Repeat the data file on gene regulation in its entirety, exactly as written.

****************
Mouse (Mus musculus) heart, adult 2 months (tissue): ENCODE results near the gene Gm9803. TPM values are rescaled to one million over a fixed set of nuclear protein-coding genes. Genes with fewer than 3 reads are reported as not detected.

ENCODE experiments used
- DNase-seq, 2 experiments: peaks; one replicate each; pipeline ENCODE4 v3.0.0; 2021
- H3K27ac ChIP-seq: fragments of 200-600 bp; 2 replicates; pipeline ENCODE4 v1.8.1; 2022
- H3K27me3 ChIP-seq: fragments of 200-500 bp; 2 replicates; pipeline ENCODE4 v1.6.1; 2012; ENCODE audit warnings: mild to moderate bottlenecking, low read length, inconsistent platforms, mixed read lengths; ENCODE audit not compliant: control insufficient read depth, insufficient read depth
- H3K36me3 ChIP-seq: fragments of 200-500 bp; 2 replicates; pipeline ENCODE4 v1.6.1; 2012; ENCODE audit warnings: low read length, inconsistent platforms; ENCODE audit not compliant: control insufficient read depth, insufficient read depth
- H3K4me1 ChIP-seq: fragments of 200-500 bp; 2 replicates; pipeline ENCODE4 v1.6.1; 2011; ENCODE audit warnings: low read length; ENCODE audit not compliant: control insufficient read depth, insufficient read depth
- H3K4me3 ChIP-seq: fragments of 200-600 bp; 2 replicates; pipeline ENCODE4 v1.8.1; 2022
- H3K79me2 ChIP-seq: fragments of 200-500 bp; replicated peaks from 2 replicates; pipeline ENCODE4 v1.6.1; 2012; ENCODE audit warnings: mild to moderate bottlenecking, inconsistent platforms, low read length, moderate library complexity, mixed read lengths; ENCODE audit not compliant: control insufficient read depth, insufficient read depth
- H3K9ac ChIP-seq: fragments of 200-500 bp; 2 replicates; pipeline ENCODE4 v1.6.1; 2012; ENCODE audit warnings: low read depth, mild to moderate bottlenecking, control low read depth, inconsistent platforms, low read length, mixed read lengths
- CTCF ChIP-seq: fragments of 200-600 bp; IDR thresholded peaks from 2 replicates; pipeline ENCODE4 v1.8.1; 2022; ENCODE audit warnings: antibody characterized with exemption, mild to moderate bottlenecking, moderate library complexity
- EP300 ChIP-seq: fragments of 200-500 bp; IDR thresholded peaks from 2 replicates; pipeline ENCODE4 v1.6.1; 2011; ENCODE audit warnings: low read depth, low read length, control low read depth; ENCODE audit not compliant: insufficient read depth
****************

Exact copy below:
Mouse (Mus musculus) heart, adult 2 months (tissue): ENCODE results near the gene Gm9803. TPM values are rescaled to one million over a fixed set of nuclear protein-coding genes. Genes with fewer than 3 reads are reported as not detected.

ENCODE experiments used
- DNase-seq, 2 experiments: peaks; one replicate each; pipeline ENCODE4 v3.0.0; 2021
- H3K27ac ChIP-seq: fragments of 200-600 bp; 2 replicates; pipeline ENCODE4 v1.8.1; 2022
- H3K27me3 ChIP-seq: fragments of 200-500 bp; 2 replicates; pipeline ENCODE4 v1.6.1; 2012; ENCODE audit warnings: mild to moderate bottlenecking, low read length, inconsistent platforms, mixed read lengths; ENCODE audit not compliant: control insufficient read depth, insufficient read depth
- H3K36me3 ChIP-seq: fragments of 200-500 bp; 2 replicates; pipeline ENCODE4 v1.6.1; 2012; ENCODE audit warnings: low read length, inconsistent platforms; ENCODE audit not compliant: control insufficient read depth, insufficient read depth
- H3K4me1 ChIP-seq: fragments of 200-500 bp; 2 replicates; pipeline ENCODE4 v1.6.1; 2011; ENCODE audit warnings: low read length; ENCODE audit not compliant: control insufficient read depth, insufficient read depth
- H3K4me3 ChIP-seq: fragments of 200-600 bp; 2 replicates; pipeline ENCODE4 v1.8.1; 2022
- H3K79me2 ChIP-seq: fragments of 200-500 bp; replicated peaks from 2 replicates; pipeline ENCODE4 v1.6.1; 2012; ENCODE audit warnings: mild to moderate bottlenecking, inconsistent platforms, low read length, moderate library complexity, mixed read lengths; ENCODE audit not compliant: control insufficient read depth, insufficient read depth
- H3K9ac ChIP-seq: fragments of 200-500 bp; 2 replicates; pipeline ENCODE4 v1.6.1; 2012; ENCODE audit warnings: low read depth, mild to moderate bottlenecking, control low read depth, inconsistent platforms, low read length, mixed read lengths
- CTCF ChIP-seq: fragments of 200-600 bp; IDR thresholded peaks from 2 replicates; pipeline ENCODE4 v1.8.1; 2022; ENCODE audit warnings: antibody characterized with exemption, mild to moderate bottlenecking, moderate library complexity
- EP300 ChIP-seq: fragments of 200-500 bp; IDR thresholded peaks from 2 replicates; pipeline ENCODE4 v1.6.1; 2011; ENCODE audit warnings: low read depth, low read length, control low read depth; ENCODE audit not compliant: insufficient read depth